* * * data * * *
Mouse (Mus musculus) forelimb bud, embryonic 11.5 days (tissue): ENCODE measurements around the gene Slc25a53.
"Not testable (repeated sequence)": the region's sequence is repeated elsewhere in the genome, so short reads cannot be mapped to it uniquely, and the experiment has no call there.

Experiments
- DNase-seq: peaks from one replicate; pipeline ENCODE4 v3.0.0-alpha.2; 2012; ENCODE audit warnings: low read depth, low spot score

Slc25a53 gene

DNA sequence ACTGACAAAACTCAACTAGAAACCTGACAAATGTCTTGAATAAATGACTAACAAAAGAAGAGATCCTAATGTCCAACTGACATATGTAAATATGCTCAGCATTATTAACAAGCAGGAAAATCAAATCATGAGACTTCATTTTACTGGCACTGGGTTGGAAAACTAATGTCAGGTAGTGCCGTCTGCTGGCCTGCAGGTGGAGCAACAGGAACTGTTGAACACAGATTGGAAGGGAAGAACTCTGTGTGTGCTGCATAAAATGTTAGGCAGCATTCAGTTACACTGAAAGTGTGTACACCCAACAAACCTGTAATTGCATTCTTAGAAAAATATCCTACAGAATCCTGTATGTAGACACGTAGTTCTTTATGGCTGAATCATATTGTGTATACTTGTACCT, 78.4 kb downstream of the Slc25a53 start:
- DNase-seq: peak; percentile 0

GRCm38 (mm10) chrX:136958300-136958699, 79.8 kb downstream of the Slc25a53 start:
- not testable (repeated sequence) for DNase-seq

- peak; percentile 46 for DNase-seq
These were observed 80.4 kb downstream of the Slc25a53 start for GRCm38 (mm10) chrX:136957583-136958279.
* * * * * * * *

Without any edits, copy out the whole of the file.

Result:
Mouse (Mus musculus) forelimb bud, embryonic 11.5 days (tissue): ENCODE measurements around the gene Slc25a53.
"Not testable (repeated sequence)": the region's sequence is repeated elsewhere in the genome, so short reads cannot be mapped to it uniquely, and the experiment has no call there.

Experiments
- DNase-seq: peaks from one replicate; pipeline ENCODE4 v3.0.0-alpha.2; 2012; ENCODE audit warnings: low read depth, low spot score

Slc25a53 gene

DNA sequence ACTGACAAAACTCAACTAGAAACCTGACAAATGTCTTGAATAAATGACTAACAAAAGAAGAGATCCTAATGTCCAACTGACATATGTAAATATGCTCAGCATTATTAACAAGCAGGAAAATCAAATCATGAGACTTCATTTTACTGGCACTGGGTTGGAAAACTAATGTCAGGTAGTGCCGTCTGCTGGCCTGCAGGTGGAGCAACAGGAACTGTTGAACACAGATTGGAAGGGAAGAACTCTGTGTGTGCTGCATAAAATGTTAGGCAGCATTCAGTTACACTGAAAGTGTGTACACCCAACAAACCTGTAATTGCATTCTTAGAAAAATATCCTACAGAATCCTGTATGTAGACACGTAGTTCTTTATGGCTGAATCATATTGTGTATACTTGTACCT, 78.4 kb downstream of the Slc25a53 start:
- DNase-seq: peak; percentile 0

GRCm38 (mm10) chrX:136958300-136958699, 79.8 kb downstream of the Slc25a53 start:
- not testable (repeated sequence) for DNase-seq

- peak; percentile 46 for DNase-seq
These were observed 80.4 kb downstream of the Slc25a53 start for GRCm38 (mm10) chrX:136957583-136958279.